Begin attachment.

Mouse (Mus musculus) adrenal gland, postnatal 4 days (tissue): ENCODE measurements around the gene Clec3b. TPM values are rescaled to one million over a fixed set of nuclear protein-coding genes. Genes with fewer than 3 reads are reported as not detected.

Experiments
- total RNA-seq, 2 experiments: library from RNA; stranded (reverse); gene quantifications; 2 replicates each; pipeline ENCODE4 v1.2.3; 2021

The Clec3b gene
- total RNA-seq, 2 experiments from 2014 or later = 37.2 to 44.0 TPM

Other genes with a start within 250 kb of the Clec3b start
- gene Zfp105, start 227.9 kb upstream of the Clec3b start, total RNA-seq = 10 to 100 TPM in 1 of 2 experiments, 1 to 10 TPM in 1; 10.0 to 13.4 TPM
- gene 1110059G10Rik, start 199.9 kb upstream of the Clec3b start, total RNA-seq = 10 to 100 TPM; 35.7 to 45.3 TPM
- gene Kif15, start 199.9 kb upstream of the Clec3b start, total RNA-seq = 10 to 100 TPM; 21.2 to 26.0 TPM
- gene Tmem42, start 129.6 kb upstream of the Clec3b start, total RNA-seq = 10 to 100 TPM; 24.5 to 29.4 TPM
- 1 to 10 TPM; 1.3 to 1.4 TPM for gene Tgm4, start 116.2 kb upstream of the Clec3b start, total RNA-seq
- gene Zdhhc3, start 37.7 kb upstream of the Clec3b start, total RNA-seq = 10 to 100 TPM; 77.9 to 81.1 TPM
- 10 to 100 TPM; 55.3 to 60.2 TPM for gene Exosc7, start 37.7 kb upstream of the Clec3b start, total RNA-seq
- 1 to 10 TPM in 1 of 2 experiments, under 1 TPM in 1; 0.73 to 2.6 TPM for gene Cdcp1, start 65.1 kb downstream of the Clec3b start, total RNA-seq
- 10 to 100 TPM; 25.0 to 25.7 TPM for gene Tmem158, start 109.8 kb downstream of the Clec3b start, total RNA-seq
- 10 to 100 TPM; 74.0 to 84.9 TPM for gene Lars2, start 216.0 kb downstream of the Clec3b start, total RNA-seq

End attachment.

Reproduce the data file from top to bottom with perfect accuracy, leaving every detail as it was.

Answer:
Mouse (Mus musculus) adrenal gland, postnatal 4 days (tissue): ENCODE measurements around the gene Clec3b. TPM values are rescaled to one million over a fixed set of nuclear protein-coding genes. Genes with fewer than 3 reads are reported as not detected.

Experiments
- total RNA-seq, 2 experiments: library from RNA; stranded (reverse); gene quantifications; 2 replicates each; pipeline ENCODE4 v1.2.3; 2021

The Clec3b gene
- total RNA-seq, 2 experiments from 2014 or later = 37.2 to 44.0 TPM

Other genes with a start within 250 kb of the Clec3b start
- gene Zfp105, start 227.9 kb upstream of the Clec3b start, total RNA-seq = 10 to 100 TPM in 1 of 2 experiments, 1 to 10 TPM in 1; 10.0 to 13.4 TPM
- gene 1110059G10Rik, start 199.9 kb upstream of the Clec3b start, total RNA-seq = 10 to 100 TPM; 35.7 to 45.3 TPM
- gene Kif15, start 199.9 kb upstream of the Clec3b start, total RNA-seq = 10 to 100 TPM; 21.2 to 26.0 TPM
- gene Tmem42, start 129.6 kb upstream of the Clec3b start, total RNA-seq = 10 to 100 TPM; 24.5 to 29.4 TPM
- 1 to 10 TPM; 1.3 to 1.4 TPM for gene Tgm4, start 116.2 kb upstream of the Clec3b start, total RNA-seq
- gene Zdhhc3, start 37.7 kb upstream of the Clec3b start, total RNA-seq = 10 to 100 TPM; 77.9 to 81.1 TPM
- 10 to 100 TPM; 55.3 to 60.2 TPM for gene Exosc7, start 37.7 kb upstream of the Clec3b start, total RNA-seq
- 1 to 10 TPM in 1 of 2 experiments, under 1 TPM in 1; 0.73 to 2.6 TPM for gene Cdcp1, start 65.1 kb downstream of the Clec3b start, total RNA-seq
- 10 to 100 TPM; 25.0 to 25.7 TPM for gene Tmem158, start 109.8 kb downstream of the Clec3b start, total RNA-seq
- 10 to 100 TPM; 74.0 to 84.9 TPM for gene Lars2, start 216.0 kb downstream of the Clec3b start, total RNA-seq